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State pumps shrill propaganda while private papers try to start operations.
HARARE, Zimbabwe — Starved of news, Zimbabweans may soon get a daily newspaper that for the first time in six years is not owned by the state and does not portray President Robert Mugabe as a hero.
Since the Mugabe government banned the privately-owned Daily News in 2003, readers across the country have been treated to a daily diet of government vitriol aimed mostly at Movement for Democratic Change leader Morgan Tsvangirai and his civic allies.
The news media is at the heart of the struggle to loosen the Mugabe government's stranglehold on the country and to allow Zimbabwe to achieve a functioning democracy.
Government-owned papers and the country’s state-owned radio and television stations act as cheerleaders for the president. Their fawning approach to his disastrous policies has seen readership plummet leaving a door open to independent competitors.
The state press also acts as an attack dog against the opposition. The tempo of abuse from the state media has been stepped up since Mugabe was obliged by regional leaders to form a government of national unity with Tsvangirai a year ago, following Mugabe’s defeat in the first round of presidential elections.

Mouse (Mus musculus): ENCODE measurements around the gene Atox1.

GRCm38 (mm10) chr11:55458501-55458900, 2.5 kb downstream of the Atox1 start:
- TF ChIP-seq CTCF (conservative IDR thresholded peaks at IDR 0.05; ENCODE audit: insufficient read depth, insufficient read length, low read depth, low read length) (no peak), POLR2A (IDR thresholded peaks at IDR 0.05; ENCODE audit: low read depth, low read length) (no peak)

The state-controlled order will be challenged by the new newspaper, NewsDay, which is set to launch on Nov. 1. Its publisher, Trevor Ncube, already owns two weekly newspapers, the Zimbabwe Independent and Standard, and one of South Africa's leading weekly newspapers, the Mail & Guardian.
“NewsDay is being published at a time when Zimbabwe is emerging from almost a decade of political strife, economic collapse and social distress,” Ncube said recently. “NewsDay’s birth in part represents the hope of a tortured nation and the paper will provide leadership as the country normalizes.”
The new paper faces at least one hurdle along the way. It must be approved by the state licensing body, the Zimbabwe Media Commission (ZMC), which will determine whether the new paper, and several others lining up in the starting blocks, can proceed to publish.
The ZMC is the successor to the notorious Media and Information Commission which banned the Daily News and held independent newspapers in thrall.
But given the recent selection by parliament of commissioners inclined towards a free press, the new body is unlikely to follow in the footsteps of its pro-Mugabe predecessor.